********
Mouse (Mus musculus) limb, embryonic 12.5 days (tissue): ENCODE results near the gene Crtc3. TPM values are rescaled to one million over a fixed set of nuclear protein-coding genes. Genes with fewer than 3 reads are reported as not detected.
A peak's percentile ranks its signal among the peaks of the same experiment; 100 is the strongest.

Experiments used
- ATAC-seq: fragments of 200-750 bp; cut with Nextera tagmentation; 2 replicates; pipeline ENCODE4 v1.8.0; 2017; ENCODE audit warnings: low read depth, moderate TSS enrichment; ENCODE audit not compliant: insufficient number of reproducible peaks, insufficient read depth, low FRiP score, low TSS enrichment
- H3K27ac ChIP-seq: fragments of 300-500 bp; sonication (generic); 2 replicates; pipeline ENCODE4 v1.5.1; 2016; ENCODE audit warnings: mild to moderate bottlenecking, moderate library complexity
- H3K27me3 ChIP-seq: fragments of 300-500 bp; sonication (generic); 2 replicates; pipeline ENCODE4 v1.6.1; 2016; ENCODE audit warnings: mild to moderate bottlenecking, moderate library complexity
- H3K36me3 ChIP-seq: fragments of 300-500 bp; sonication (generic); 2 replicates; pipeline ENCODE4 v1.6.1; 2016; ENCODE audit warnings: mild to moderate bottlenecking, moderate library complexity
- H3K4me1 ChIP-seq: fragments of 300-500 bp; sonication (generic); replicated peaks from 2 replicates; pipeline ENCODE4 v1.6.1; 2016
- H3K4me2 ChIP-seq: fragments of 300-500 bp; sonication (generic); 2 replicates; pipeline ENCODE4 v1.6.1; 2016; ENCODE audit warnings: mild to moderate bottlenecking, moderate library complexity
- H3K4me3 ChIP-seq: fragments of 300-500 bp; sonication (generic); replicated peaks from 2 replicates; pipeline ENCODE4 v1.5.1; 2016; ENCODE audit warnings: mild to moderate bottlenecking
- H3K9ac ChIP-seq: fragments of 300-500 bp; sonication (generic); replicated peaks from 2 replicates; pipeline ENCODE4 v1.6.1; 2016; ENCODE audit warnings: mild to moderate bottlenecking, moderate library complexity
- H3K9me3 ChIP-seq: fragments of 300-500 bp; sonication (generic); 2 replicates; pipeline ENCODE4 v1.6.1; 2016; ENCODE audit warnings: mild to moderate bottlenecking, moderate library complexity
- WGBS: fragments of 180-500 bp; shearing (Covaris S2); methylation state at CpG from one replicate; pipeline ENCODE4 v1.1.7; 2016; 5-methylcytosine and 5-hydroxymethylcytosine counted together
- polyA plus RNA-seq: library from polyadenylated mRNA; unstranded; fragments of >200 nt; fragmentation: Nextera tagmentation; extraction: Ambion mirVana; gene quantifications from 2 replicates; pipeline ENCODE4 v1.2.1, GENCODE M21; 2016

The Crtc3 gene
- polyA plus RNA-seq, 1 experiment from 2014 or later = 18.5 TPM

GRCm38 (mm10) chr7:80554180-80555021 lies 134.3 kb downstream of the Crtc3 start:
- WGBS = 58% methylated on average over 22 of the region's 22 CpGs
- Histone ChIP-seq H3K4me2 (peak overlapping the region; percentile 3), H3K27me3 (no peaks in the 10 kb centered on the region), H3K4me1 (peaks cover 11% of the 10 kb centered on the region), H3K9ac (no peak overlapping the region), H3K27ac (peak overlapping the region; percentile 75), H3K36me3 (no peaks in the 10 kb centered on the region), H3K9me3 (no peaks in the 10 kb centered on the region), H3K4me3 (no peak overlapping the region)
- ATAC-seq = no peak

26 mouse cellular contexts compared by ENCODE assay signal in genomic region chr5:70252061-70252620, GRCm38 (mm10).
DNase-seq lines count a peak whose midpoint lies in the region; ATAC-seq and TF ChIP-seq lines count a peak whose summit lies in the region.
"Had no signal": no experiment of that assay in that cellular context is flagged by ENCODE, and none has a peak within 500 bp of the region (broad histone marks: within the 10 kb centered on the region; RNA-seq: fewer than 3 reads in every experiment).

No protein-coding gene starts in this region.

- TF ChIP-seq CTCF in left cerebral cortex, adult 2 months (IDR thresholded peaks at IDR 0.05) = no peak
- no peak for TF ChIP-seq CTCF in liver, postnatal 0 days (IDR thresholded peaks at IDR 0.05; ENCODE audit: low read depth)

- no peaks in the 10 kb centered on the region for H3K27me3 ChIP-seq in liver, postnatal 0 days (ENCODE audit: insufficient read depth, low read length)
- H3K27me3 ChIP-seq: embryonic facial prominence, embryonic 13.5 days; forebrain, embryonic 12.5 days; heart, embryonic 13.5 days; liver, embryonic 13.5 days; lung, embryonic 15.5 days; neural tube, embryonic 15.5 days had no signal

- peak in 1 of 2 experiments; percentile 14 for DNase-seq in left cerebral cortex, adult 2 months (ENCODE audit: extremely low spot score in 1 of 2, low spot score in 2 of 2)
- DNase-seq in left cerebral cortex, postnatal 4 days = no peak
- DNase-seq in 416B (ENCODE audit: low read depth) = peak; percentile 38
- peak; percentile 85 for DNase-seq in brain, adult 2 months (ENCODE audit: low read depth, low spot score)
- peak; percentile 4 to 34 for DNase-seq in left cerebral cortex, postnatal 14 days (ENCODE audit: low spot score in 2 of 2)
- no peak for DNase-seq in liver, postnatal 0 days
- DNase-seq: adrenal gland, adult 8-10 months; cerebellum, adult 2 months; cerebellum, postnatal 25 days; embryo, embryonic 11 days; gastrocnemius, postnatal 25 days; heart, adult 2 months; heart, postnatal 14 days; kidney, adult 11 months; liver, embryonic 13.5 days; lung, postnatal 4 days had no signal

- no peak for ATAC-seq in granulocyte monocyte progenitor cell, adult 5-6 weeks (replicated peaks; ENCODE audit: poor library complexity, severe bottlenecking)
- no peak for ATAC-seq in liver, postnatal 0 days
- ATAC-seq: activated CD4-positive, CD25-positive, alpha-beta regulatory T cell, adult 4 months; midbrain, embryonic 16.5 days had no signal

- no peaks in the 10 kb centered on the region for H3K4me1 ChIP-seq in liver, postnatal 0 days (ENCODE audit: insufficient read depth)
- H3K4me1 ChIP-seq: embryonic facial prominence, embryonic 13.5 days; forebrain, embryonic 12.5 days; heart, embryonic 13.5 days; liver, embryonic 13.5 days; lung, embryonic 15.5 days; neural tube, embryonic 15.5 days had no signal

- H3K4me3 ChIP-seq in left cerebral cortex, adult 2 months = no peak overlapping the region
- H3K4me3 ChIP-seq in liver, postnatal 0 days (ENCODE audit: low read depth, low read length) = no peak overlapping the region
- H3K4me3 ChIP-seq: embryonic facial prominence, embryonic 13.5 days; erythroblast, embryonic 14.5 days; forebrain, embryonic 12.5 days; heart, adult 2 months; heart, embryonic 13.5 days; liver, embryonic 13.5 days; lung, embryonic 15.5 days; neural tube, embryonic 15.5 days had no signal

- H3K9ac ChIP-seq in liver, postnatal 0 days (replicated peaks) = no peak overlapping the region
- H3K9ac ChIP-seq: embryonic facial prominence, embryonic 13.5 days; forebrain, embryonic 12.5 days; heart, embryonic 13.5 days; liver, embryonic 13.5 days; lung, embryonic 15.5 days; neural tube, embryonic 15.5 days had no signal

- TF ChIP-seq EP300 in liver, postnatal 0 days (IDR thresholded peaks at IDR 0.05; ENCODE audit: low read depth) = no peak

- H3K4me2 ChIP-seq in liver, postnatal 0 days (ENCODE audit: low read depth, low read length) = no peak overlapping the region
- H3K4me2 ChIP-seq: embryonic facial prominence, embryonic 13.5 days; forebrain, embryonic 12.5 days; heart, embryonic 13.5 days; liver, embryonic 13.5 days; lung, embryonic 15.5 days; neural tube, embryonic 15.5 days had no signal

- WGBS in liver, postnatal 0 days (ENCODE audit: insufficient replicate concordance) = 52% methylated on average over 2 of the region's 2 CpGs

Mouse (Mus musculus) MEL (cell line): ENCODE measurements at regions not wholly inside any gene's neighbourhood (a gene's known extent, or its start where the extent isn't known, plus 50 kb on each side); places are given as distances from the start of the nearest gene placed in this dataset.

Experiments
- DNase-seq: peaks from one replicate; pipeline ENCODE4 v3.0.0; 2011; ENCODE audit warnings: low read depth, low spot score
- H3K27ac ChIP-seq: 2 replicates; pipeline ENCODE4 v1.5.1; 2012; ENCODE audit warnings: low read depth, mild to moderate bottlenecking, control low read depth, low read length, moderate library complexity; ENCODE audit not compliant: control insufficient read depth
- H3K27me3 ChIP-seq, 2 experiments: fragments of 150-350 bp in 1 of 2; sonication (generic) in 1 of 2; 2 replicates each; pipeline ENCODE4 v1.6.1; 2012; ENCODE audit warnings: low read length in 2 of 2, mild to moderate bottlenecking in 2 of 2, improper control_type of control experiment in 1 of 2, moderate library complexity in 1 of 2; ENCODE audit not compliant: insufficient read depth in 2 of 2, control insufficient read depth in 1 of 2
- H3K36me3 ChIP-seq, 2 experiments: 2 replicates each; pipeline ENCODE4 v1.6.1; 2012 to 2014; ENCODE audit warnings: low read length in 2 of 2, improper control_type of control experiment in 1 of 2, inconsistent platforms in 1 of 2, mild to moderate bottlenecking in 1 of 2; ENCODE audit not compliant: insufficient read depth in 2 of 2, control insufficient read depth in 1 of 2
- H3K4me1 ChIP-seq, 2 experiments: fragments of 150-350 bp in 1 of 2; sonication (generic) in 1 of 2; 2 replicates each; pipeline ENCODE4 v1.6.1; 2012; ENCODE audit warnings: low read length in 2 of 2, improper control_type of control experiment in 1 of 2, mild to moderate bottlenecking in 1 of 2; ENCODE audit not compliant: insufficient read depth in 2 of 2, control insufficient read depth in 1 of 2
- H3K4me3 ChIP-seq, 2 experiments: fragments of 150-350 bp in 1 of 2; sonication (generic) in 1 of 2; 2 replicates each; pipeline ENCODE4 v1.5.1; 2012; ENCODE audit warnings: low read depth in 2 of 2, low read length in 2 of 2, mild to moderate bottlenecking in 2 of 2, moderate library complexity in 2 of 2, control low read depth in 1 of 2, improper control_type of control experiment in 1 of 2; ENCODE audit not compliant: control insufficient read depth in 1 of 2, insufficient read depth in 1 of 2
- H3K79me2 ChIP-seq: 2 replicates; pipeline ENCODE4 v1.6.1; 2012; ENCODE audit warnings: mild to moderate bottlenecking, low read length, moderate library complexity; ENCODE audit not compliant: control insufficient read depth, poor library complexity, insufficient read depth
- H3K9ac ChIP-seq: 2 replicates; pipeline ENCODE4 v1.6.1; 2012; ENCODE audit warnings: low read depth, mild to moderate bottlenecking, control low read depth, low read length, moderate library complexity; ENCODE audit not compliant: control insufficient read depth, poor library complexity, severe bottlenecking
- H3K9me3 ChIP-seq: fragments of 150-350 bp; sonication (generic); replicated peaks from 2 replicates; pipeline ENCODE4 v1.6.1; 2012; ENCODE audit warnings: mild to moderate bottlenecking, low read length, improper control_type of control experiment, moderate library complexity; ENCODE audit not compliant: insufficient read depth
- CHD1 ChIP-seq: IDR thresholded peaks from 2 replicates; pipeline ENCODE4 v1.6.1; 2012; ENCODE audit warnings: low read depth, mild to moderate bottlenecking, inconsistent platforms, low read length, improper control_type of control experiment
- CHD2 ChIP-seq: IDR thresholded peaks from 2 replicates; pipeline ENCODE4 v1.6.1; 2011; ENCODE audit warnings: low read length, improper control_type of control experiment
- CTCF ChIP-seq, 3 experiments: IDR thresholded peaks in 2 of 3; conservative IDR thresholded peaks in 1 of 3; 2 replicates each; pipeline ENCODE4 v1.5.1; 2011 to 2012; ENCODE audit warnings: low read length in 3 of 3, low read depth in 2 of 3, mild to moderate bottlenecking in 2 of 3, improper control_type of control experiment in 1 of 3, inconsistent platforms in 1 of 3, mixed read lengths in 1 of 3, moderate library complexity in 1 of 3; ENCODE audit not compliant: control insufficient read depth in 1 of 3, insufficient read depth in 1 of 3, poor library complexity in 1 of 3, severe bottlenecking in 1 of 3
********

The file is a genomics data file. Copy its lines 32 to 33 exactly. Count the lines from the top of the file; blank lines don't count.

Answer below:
- peak; percentile 85 for DNase-seq in brain, adult 2 months (ENCODE audit: low read depth, low spot score)
- peak; percentile 4 to 34 for DNase-seq in left cerebral cortex, postnatal 14 days (ENCODE audit: low spot score in 2 of 2)